When Dennis and I first started dating, after being friends for a while, everything about us seemed in sync. We often said the exact same thing at the exact same time, bantered back and forth like a well-rehearsed comedy team, wanted all the same things out of life, even bought each other the same card on our first Valentine’s Day together. And it was not a traditional, common card. It was one of those eccentric artsy cards. It was totally unexpected and happily surprising when we realized that we were so in tune with each other that even our card shopping reflected it.
Soon after we were married, we moved across the country — from New York to Texas — to start our life fresh. We eventually bought a house under construction and, not long after, had our first child. Life began to get more stressful and less carefree. After struggling through a difficult miscarriage and a year of medical issues following it, we had another child, another move back across the country, and, finally, a third child when I was almost 43 years old. To say that life was very full — and sometimes very difficult — is a monumental understatement.
The blissful feelings of those early days, when we each recognized the other as soul mate, best friend and lifelong love, started to get buried under the day-to-day obligations and normal stresses that come with parenting and professional lives, volunteer service and home owning. It was becoming harder and harder for us to see the couple we had once been, despite our deep and constant love for each other. Our actions, tone and words didn’t reflect the love we knew was there, so we decided that we would do something we had talked about now and then but never pursued seriously: attend a Worldwide Marriage Encounter Weekend.
Even up until the moment we entered the Don Bosco Retreat Center at the Marian Shrine in Stony Point, the two of us were wondering if this weekend could really make a dramatic difference in our busy lives. Marriage Encounter veterans had told us again and again that it would be life-changing, transforming, but we had our doubts. We vowed to give it a 100 percent anyway and see what happened.
I am here to tell you that it was, in fact, everything promised. While the room wasn’t stellar and the food was mediocre at best, the weekend itself was amazing, restorative, renewing, and, yes, transforming. Over a period of two days, Dennis and I explored ideas and feelings we hadn’t thought about in a while — or ever, in some cases. The weekend didn’t dredge up problems or dwell on the negatives; in a gentle and life-affirming way, it gave us an opportunity to stand side by side looking out at the future as one. Through the powerful stories and examples of our presenting couples and priest, we learned how to create a married life of joy, passion and excitement even in the midst of our daily challenges and struggles.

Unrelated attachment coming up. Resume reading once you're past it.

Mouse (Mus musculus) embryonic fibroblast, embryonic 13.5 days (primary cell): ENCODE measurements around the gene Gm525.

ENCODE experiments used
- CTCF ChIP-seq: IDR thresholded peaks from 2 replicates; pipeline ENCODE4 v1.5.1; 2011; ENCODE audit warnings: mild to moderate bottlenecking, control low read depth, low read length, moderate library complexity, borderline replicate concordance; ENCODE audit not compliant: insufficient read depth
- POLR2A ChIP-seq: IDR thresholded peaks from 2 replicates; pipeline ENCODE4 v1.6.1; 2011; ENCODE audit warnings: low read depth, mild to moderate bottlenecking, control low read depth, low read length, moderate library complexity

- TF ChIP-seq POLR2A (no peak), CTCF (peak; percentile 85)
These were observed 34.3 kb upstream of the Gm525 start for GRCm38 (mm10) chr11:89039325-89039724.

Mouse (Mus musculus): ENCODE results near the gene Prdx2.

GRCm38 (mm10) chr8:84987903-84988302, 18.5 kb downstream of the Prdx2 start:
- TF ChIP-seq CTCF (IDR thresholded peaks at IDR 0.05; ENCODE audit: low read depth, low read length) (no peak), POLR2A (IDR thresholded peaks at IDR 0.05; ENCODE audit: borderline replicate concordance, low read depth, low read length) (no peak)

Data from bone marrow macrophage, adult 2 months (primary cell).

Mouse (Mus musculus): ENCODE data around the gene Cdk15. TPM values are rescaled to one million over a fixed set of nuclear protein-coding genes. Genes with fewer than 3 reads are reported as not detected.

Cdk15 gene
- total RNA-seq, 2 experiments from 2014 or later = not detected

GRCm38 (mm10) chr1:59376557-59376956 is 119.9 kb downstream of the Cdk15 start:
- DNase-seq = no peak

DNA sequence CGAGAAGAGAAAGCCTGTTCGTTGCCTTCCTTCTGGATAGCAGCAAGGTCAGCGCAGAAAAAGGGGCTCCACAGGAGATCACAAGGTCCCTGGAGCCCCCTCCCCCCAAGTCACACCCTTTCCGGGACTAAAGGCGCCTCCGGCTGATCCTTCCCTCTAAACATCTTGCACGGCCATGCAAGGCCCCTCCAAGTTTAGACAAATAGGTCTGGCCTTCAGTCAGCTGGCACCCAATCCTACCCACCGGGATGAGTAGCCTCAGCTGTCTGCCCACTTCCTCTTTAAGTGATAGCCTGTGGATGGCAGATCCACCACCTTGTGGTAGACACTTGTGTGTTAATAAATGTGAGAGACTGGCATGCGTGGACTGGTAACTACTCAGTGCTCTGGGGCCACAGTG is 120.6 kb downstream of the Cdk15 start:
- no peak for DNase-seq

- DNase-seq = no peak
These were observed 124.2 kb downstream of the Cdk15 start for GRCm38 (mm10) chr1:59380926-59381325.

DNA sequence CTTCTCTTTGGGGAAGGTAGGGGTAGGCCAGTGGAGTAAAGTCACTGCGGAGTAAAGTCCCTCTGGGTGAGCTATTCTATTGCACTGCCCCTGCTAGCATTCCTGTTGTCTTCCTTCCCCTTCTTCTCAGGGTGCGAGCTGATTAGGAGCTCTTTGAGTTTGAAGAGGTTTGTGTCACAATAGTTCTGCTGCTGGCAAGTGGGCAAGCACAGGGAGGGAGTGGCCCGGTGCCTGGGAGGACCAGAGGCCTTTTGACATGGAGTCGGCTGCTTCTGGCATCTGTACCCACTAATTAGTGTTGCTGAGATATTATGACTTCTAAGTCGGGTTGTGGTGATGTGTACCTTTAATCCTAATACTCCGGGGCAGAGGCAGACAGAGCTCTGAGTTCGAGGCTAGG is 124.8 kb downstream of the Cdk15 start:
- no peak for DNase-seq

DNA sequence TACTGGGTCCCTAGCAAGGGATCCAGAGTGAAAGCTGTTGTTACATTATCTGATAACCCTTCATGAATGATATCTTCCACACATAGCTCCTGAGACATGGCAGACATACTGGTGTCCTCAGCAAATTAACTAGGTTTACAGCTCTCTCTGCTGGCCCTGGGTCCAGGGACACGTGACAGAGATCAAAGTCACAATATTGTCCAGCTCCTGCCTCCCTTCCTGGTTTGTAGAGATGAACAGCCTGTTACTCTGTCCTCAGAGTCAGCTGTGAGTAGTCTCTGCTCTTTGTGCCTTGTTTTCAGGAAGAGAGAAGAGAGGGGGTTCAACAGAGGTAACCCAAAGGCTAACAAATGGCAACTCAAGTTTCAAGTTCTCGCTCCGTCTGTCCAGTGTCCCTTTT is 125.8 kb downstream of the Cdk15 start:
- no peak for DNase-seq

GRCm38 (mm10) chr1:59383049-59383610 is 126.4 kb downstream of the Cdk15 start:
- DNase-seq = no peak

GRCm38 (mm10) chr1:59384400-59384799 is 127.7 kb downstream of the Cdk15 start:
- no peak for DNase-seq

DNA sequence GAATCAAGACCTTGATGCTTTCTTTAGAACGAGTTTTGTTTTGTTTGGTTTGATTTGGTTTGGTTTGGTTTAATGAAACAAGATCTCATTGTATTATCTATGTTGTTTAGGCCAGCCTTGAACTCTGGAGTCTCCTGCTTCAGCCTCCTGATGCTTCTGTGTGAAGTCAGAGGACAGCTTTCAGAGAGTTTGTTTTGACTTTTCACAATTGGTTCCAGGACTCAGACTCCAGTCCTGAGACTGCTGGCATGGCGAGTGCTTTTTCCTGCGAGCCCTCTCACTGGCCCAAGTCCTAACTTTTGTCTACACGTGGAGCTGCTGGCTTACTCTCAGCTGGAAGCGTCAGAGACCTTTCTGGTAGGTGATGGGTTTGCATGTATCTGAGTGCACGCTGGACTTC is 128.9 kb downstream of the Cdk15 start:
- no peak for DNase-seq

Marriage Encounter is not about sharing your deepest feelings with strangers, something Dennis feared when I first started suggesting we attend. It’s about sitting together, as a couple, away from everyone else and really giving each other some much-deserved attention, something that had been sorely lacking in our lives. We left the retreat center with the resolve to put into practice all the skills and tools we’d been given in order to make radical changes in the way we live out our marriage.
The really interesting thing is that so far my excitement and hopefulness and anticipation for what’s ahead for us is actually continuing to increase even though the weekend is behind us. I kind of expected that after we left our Marriage Encounter cocoon, we’d be right back to where we started, but that’s absolutely not the case, and if you look at the presenting couples, you can see that this new reality is not a flash-in-the-pan kind of thing. We were in a great place when we left Stony Point on Sunday night, but I have to say that today we are in an even better place, and I find myself giddy — much as I did in those early days of our relationship — over what I realize I still share with Dennis. That’s not to say we don’t expect fights or setbacks. We wouldn’t be human if we could live a perfect life. But we do expect to be able to manage those setbacks better and to bring real healing to any divisions threaten to pull us apart, the kind of healing that can actually make our bond stronger.
We will be married 15 years in April. The WWME weekend was the best anniversary gift we could have given to each other. We can look toward the future and see a life where the intense feelings of love and our joy in being a couple do not have to diminish with age or time or struggles. Because we have made a decision to love, because we have been reminded of our great gift and given what we need to keep that gift alive and flourishing, because we have put God back into his rightful place in our marriage, nothing seems impossible anymore.
If you have not yet made a Marriage Encounter weekend — or if you made one a long time ago — sign up today. You will never regret it, I can promise you that, and will more likely wish you had done it years ago. We did ours through the Archdiocese of New York, which will be sponsoring 2010 weekends Feb. 12-14, April 16-18, Aug. 13-15, and Nov. 5-7. Call 914-524-7088 for more information on NY weekends. For those outside the archdiocese, click HERE to go to the Worldwide Marriage Encounter national website, which will connect you with local ME weekends and resources.